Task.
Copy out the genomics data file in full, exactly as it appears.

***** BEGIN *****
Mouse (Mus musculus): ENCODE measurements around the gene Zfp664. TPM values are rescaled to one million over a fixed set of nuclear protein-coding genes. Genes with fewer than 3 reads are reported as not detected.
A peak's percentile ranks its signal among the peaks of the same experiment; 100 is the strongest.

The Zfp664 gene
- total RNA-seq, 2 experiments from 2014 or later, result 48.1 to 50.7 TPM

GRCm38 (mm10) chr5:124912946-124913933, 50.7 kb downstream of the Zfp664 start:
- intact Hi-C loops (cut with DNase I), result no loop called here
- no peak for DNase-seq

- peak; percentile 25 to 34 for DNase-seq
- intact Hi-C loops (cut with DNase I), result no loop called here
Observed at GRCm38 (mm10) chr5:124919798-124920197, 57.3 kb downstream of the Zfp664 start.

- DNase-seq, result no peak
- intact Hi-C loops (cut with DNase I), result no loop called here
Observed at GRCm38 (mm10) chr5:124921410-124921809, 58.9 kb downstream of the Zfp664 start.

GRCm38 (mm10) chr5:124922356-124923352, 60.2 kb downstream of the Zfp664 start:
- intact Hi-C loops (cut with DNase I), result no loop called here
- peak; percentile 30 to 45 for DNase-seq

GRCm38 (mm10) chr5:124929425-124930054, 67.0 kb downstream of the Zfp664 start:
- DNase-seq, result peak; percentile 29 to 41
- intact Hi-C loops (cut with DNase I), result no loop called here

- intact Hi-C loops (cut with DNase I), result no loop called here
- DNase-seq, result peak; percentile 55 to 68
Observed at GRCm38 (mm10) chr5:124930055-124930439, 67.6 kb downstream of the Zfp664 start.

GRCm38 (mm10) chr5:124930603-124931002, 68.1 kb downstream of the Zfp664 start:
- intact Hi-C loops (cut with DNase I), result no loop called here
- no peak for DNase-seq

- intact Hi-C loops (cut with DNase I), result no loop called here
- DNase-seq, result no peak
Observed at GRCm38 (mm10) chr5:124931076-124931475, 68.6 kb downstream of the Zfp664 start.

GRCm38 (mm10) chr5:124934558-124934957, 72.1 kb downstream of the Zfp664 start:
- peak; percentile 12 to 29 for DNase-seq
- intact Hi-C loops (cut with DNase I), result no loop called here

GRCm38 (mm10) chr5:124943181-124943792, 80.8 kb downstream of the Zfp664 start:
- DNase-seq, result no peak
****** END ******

Mouse (Mus musculus): ENCODE measurements around the gene Zfp664. TPM values are rescaled to one million over a fixed set of nuclear protein-coding genes. Genes with fewer than 3 reads are reported as not detected.
A peak's percentile ranks its signal among the peaks of the same experiment; 100 is the strongest.

The Zfp664 gene
- total RNA-seq, 2 experiments from 2014 or later, result 48.1 to 50.7 TPM

GRCm38 (mm10) chr5:124912946-124913933, 50.7 kb downstream of the Zfp664 start:
- intact Hi-C loops (cut with DNase I), result no loop called here
- no peak for DNase-seq

- peak; percentile 25 to 34 for DNase-seq
- intact Hi-C loops (cut with DNase I), result no loop called here
Observed at GRCm38 (mm10) chr5:124919798-124920197, 57.3 kb downstream of the Zfp664 start.

- DNase-seq, result no peak
- intact Hi-C loops (cut with DNase I), result no loop called here
Observed at GRCm38 (mm10) chr5:124921410-124921809, 58.9 kb downstream of the Zfp664 start.

GRCm38 (mm10) chr5:124922356-124923352, 60.2 kb downstream of the Zfp664 start:
- intact Hi-C loops (cut with DNase I), result no loop called here
- peak; percentile 30 to 45 for DNase-seq

GRCm38 (mm10) chr5:124929425-124930054, 67.0 kb downstream of the Zfp664 start:
- DNase-seq, result peak; percentile 29 to 41
- intact Hi-C loops (cut with DNase I), result no loop called here

- intact Hi-C loops (cut with DNase I), result no loop called here
- DNase-seq, result peak; percentile 55 to 68
Observed at GRCm38 (mm10) chr5:124930055-124930439, 67.6 kb downstream of the Zfp664 start.

GRCm38 (mm10) chr5:124930603-124931002, 68.1 kb downstream of the Zfp664 start:
- intact Hi-C loops (cut with DNase I), result no loop called here
- no peak for DNase-seq

- intact Hi-C loops (cut with DNase I), result no loop called here
- DNase-seq, result no peak
Observed at GRCm38 (mm10) chr5:124931076-124931475, 68.6 kb downstream of the Zfp664 start.

GRCm38 (mm10) chr5:124934558-124934957, 72.1 kb downstream of the Zfp664 start:
- peak; percentile 12 to 29 for DNase-seq
- intact Hi-C loops (cut with DNase I), result no loop called here

GRCm38 (mm10) chr5:124943181-124943792, 80.8 kb downstream of the Zfp664 start:
- DNase-seq, result no peak